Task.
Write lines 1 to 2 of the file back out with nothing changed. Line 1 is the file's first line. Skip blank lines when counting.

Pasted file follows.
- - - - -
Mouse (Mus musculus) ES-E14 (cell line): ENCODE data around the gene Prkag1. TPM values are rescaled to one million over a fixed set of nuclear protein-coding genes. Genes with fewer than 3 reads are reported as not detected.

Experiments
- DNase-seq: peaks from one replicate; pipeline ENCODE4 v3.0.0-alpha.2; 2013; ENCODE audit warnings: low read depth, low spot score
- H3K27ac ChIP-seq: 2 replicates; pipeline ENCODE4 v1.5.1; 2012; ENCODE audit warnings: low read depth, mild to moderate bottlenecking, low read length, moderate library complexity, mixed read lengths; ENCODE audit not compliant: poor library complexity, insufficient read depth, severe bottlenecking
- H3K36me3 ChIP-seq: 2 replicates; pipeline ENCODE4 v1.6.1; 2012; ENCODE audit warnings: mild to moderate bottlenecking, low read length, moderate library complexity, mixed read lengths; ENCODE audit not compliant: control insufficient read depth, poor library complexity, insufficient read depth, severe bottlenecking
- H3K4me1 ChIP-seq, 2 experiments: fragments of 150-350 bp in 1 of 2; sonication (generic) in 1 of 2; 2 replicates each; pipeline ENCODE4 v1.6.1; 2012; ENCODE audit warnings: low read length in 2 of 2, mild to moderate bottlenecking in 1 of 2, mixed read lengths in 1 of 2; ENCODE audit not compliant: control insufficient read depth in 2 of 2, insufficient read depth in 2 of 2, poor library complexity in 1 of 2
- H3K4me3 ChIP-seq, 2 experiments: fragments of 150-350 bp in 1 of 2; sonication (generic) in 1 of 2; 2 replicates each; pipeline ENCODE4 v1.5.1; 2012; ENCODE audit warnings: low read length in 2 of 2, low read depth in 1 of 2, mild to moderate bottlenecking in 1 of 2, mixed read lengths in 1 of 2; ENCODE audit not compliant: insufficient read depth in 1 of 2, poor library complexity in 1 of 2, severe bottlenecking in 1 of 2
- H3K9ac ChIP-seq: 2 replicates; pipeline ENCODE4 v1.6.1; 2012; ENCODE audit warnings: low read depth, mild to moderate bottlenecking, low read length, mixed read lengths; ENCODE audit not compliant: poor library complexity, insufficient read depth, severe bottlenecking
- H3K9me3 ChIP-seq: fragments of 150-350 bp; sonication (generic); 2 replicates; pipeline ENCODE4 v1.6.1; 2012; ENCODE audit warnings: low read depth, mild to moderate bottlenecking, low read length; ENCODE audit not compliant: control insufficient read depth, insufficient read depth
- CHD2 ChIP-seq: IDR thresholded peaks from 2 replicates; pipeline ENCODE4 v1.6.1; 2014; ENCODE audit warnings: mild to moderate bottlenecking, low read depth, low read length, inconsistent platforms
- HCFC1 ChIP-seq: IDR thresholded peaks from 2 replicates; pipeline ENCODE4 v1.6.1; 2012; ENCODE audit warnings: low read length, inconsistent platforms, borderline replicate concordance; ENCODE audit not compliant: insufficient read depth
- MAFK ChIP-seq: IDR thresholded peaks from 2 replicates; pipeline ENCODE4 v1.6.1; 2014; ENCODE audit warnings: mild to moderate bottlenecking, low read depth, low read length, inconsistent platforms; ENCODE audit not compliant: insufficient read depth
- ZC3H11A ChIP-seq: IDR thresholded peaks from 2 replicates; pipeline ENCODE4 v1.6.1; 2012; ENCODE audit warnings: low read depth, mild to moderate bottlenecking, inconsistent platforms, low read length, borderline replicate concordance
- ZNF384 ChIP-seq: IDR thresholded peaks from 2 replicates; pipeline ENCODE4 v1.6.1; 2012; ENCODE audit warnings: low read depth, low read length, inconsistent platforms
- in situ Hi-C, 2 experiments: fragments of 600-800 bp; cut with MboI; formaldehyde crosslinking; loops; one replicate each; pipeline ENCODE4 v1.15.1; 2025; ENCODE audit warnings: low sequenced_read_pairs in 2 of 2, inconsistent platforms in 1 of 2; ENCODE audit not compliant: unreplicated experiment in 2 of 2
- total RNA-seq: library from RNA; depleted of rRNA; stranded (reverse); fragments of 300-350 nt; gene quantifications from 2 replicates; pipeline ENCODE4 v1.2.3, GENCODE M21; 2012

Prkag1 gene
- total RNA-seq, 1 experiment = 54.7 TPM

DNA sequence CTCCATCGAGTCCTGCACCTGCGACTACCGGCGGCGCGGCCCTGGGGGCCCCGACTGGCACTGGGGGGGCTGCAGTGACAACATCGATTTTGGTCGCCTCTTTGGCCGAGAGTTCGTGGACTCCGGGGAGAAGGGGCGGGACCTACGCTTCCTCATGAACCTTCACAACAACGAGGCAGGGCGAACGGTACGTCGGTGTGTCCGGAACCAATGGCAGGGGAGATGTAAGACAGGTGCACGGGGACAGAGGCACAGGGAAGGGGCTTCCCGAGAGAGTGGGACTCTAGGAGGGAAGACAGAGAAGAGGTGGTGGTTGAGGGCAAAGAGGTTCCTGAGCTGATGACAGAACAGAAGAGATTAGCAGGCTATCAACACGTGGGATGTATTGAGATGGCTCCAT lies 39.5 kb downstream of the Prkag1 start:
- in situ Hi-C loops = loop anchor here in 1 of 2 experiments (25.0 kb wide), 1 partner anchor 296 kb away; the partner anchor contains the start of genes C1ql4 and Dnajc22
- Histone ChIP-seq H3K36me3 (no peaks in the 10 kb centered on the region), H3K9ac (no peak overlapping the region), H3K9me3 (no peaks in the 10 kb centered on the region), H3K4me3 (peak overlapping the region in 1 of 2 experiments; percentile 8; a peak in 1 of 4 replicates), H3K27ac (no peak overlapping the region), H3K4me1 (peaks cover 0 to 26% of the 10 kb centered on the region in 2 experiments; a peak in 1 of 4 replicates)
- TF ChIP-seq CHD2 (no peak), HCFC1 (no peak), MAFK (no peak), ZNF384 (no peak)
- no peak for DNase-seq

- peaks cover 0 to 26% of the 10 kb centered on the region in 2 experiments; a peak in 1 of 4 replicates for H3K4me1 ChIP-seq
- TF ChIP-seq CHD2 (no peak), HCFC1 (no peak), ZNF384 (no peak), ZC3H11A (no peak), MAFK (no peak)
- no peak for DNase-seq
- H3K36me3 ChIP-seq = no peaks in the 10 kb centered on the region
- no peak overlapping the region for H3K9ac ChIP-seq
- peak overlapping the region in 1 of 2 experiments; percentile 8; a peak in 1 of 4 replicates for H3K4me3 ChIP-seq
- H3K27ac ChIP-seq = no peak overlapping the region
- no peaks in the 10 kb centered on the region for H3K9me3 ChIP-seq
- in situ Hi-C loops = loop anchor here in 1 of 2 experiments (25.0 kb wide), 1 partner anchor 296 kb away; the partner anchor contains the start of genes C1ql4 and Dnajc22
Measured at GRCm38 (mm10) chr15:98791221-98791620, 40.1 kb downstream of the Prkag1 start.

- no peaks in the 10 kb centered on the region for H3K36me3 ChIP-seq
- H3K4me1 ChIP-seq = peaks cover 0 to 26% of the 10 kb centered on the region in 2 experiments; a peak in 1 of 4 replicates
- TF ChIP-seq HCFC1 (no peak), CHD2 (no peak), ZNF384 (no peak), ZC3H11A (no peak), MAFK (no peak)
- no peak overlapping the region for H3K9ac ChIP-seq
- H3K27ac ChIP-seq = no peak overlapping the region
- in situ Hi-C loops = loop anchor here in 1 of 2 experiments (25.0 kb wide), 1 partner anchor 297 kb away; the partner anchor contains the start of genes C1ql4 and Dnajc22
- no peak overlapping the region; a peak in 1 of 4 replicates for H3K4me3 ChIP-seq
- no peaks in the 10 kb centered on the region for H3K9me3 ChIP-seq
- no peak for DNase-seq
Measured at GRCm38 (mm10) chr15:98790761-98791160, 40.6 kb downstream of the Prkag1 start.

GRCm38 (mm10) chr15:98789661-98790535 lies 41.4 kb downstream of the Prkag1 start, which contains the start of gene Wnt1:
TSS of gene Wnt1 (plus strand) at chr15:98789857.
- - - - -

Mouse (Mus musculus) ES-E14 (cell line): ENCODE data around the gene Prkag1. TPM values are rescaled to one million over a fixed set of nuclear protein-coding genes. Genes with fewer than 3 reads are reported as not detected.

Experiments